They learned, for example, how Hive was not exactly one group but several, closer to a branded franchise like McDonald’s than a tight-knight mafia. The group ran what cybercrime experts call a ransomware-as-a-service model, in which the Hive’s core members rent encryption software to a vast web of other criminals, or “affiliates,” who specialize in penetrating networks and deploying the ransomware payload.

Twelve months after that first case hit the Tampa desk, Crenshaw finally had a breakthrough.

He found a way to break into the group’s remote administration panel, a digital nerve center where gang members safeguard the keys that allow them to scramble — and then “save” — the data of every hospital, school, and small business that fell within their grasp.

Headhunters and American Money Are Luring Israeli Hackers to New Cyber Firm

Haaretz’s Omer Benjakob discovered that Defense Prime, a new cyber company founded by Israeli expats living in the US, is trying to entice Israelis to abandon their work at firms like spyware maker NSO and opt to work in, or at least with, America, highlighting a trend where dozens of Israeli hackers and others employed in offensive cyber have left to work abroad for firms backed by the American defense establishment and intelligence community.

Defense Prime is but the newest and loudest of what sources say is a new crop of non-Israeli cyber firms currently on the ascent and taking a bite out of their Israeli competitors’ talent and market share. According to sources and an investigation by Haaretz, the firm joins a growing list of new or existing ones that have significantly expanded their operations over the past two years, in tandem with the attempts to rein in the Israeli cyber industry and stop the proliferation of commercial spyware.

In Europe, sources note existing firms like Memento Labs or Data Flow in Italy, Interrupt Labs in the U.K., and Varistone in Spain as having grown over the past 18 months - also with the help of Israeli talent. There are also new firms, especially in the U.S., which have emerged in tandem with U.S. pressure on Israel in the wake of the NSO affair.

Eqlipse Technologies, for example, was set up last year to offer what it termed “full-spectrum cyber and signals intelligence (‘SIGINT’)” capabilities for “key national security customers within the Department of Defense and Intelligence Community,” according to a press release by Arlington Capital, which is backing the company. “Full spectrum cyber” is an industry euphemism for both defensive and offensive capabilities. Eqlipse, despite its young age, already has over 600 workers and $200 million in annual revenue.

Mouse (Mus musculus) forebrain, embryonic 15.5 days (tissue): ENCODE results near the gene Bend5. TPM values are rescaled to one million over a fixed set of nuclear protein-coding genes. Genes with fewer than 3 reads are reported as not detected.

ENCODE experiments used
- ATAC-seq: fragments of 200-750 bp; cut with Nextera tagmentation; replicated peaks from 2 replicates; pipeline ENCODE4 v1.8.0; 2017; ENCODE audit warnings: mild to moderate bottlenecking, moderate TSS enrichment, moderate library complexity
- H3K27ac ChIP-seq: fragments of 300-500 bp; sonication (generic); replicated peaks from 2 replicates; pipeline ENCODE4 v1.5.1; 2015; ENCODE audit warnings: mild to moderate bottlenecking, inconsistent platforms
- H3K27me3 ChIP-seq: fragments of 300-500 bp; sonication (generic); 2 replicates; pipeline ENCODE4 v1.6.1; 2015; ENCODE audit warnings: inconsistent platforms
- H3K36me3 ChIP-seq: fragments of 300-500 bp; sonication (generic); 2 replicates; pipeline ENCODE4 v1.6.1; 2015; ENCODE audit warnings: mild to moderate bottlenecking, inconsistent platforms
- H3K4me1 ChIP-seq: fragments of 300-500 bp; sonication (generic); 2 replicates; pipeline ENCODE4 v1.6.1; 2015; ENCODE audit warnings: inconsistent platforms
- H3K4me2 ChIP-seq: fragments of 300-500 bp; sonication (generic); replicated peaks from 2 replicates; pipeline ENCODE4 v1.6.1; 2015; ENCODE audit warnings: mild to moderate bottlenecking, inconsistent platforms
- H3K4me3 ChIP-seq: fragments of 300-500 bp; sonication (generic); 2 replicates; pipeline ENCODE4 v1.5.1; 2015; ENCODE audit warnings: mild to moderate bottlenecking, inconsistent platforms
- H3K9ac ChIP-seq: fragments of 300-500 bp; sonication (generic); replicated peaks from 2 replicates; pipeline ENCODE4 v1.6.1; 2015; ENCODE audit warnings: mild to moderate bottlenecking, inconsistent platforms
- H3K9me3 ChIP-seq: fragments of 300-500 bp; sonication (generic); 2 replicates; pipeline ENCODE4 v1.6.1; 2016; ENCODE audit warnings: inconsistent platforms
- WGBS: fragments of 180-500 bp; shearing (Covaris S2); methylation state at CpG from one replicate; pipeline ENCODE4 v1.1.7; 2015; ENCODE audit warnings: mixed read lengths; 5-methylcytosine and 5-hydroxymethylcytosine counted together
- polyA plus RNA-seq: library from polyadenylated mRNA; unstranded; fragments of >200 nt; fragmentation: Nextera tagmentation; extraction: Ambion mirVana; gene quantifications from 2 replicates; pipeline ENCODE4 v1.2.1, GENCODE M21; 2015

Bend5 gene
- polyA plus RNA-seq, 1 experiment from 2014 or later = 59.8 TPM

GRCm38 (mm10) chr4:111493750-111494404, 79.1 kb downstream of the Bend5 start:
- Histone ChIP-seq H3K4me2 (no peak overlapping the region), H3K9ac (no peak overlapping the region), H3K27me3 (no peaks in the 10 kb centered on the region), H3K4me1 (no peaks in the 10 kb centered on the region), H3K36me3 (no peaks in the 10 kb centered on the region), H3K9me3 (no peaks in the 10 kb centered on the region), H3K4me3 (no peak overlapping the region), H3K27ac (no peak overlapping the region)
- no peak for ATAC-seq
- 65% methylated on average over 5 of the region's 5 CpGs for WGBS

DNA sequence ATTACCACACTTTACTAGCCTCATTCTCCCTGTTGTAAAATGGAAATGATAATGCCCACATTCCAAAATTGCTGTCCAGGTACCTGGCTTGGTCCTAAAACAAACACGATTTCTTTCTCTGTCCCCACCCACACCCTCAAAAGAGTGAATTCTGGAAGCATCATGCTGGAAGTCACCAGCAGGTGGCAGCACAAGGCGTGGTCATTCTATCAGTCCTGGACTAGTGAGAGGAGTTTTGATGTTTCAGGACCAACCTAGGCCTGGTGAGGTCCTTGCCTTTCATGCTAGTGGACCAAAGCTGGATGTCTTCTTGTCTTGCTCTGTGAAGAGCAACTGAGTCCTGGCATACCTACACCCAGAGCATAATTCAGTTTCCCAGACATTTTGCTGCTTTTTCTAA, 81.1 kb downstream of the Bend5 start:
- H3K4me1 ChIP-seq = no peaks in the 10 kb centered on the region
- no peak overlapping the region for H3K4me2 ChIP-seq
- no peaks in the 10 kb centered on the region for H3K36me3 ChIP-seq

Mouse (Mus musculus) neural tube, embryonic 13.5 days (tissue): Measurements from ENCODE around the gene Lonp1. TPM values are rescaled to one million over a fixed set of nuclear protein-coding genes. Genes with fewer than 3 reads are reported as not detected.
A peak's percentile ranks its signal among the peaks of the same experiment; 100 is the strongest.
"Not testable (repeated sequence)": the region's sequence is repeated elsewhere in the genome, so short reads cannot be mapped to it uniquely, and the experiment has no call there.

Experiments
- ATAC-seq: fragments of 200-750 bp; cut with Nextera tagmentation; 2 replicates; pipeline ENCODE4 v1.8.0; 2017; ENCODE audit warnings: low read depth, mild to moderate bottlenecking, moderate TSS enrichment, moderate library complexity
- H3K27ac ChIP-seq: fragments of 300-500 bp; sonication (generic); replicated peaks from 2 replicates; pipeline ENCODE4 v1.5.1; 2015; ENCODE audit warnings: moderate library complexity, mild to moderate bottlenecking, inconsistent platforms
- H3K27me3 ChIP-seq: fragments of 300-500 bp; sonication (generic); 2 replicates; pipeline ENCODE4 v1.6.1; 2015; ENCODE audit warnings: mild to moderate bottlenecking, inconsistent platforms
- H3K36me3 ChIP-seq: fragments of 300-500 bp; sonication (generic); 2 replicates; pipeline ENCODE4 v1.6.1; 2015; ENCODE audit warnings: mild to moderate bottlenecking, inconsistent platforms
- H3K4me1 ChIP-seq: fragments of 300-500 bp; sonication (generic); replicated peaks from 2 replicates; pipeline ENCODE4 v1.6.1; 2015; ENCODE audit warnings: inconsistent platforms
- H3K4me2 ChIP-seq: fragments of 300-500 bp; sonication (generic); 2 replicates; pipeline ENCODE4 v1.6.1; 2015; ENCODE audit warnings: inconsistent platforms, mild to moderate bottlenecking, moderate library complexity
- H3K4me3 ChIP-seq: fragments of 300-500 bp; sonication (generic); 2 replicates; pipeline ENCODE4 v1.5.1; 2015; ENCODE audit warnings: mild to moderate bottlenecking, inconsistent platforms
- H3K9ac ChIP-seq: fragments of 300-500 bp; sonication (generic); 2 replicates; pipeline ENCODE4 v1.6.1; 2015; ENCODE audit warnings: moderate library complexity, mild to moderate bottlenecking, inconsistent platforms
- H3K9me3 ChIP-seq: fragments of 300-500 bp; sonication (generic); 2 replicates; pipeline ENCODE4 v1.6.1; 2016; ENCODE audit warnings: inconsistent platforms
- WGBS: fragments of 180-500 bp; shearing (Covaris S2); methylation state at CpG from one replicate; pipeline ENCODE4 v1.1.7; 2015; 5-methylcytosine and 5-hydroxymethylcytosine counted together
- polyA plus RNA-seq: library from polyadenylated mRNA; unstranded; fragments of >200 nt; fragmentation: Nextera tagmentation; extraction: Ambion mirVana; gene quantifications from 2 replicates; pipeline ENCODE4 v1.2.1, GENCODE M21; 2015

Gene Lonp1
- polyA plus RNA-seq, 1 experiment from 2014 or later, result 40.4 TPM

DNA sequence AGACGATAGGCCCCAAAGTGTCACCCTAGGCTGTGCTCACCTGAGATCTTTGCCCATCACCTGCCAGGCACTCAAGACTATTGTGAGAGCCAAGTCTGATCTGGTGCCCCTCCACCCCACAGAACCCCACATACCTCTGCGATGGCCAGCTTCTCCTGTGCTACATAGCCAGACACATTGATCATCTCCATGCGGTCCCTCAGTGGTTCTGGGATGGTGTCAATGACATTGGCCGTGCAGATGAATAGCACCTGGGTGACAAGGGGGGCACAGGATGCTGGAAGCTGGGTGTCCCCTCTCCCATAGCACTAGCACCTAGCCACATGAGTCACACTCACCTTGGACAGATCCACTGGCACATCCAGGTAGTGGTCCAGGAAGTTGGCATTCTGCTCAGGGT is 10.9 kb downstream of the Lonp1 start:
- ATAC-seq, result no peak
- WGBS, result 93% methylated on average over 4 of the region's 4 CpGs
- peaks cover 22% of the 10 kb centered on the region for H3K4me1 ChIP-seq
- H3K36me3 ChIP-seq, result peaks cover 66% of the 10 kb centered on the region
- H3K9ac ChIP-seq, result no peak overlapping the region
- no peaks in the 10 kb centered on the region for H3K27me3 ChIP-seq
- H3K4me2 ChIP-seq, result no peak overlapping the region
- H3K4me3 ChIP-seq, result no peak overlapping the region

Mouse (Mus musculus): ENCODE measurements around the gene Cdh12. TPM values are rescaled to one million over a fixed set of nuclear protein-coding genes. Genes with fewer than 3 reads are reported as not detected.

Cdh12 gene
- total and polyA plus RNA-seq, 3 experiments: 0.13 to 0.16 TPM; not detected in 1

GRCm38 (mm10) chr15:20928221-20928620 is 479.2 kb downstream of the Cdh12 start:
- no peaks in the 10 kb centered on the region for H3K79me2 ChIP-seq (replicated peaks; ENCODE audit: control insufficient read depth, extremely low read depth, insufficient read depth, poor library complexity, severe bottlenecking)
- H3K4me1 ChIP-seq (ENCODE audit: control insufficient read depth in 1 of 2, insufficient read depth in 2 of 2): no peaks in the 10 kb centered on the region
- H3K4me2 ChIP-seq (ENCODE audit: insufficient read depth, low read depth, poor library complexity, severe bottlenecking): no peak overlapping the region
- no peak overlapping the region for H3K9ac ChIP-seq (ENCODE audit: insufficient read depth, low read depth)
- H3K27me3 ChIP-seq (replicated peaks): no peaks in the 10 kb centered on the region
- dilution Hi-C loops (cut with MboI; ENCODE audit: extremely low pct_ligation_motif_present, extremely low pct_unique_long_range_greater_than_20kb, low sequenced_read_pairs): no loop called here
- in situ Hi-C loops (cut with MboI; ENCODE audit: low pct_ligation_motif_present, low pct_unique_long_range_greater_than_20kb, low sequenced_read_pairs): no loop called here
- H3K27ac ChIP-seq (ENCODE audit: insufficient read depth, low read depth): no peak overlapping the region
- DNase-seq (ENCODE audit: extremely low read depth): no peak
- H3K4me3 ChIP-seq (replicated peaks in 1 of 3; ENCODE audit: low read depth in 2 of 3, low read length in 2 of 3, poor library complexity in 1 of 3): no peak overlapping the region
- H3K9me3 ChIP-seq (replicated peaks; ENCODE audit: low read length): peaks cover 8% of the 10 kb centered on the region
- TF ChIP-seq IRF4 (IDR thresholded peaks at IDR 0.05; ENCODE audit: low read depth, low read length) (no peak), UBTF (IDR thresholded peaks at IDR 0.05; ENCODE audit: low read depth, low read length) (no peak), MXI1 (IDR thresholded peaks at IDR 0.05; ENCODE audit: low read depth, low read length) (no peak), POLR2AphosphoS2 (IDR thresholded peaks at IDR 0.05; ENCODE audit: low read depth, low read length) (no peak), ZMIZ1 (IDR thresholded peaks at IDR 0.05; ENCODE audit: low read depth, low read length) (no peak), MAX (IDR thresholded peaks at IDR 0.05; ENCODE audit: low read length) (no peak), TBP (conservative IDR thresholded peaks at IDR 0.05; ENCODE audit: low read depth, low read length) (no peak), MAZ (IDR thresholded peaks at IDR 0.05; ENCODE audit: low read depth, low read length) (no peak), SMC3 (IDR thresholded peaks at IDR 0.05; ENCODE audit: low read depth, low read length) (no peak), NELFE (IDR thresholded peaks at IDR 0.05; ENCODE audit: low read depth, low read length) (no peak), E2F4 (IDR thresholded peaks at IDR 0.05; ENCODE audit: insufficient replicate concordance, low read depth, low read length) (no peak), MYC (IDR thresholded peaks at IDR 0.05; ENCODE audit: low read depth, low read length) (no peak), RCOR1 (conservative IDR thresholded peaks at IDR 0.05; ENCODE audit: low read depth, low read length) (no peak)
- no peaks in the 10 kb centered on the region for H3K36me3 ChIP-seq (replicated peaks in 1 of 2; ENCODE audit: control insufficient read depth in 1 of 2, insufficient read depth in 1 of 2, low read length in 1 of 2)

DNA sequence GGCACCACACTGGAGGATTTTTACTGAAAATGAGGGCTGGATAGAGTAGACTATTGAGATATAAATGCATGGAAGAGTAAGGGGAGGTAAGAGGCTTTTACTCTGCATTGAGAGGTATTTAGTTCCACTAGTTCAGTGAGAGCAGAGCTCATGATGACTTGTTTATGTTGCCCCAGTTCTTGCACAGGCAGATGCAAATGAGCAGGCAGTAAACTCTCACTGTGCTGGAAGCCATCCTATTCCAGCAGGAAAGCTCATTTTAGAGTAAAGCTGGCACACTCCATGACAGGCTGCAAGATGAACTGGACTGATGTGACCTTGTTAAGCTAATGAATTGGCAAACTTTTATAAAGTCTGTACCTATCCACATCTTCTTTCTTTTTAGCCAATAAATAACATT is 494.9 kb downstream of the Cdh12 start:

Another firm, Siege, also American, was set up in 2019 but has upped its operations in the past two years. It focuses exclusively on “providing mission critical offensive and defensive cyber capabilities to the U.S. Government,” according to its website.

How FBI Querying Under FISA Section 702 Works

Former NSA General Counsel Glenn Gerstell, now a Senior Advisor at the Center for Strategic & International Studies, explains how the FBI leverages the controversial Section 702 of the Foreign Intelligence Surveillance Act (FISA) to query foreign intelligence surveillance databases to obtain data on Americans.

The simplest analogy is to think of doing a search for an email in one’s inbox or other electronic folder. Assuming an agent has the proper authorizations, he or she first selects the appropriate databases in the FBI’s computer system that stores information lawfully acquired pursuant to the FBI’s dual missions (including the 702 database described above), and then enters a person’s name, email address, phone number or other information to initiate the search. The name might, for example, be the victim of a foreign espionage operation or the IP addresses of affiliates of a company subject to a foreign ransomware attack. The FBI’s computer system will tell the agent the number of “hits” or responsive results (including in the 702 database if selected). Oftentimes, searches turn up nothing.

There are separate procedures where the agent uses a search term pertaining to an American, such as a name or email address. In that case, the system won’t at that stage reveal the content of any 702 communications, such as the actual text of an email. But if there is a hit in the 702 database and the agent wants to see the contents of that result, then he or she must take an additional step to “opt in” to viewing the data with a justification for why a review of the content of communications in that database is appropriate.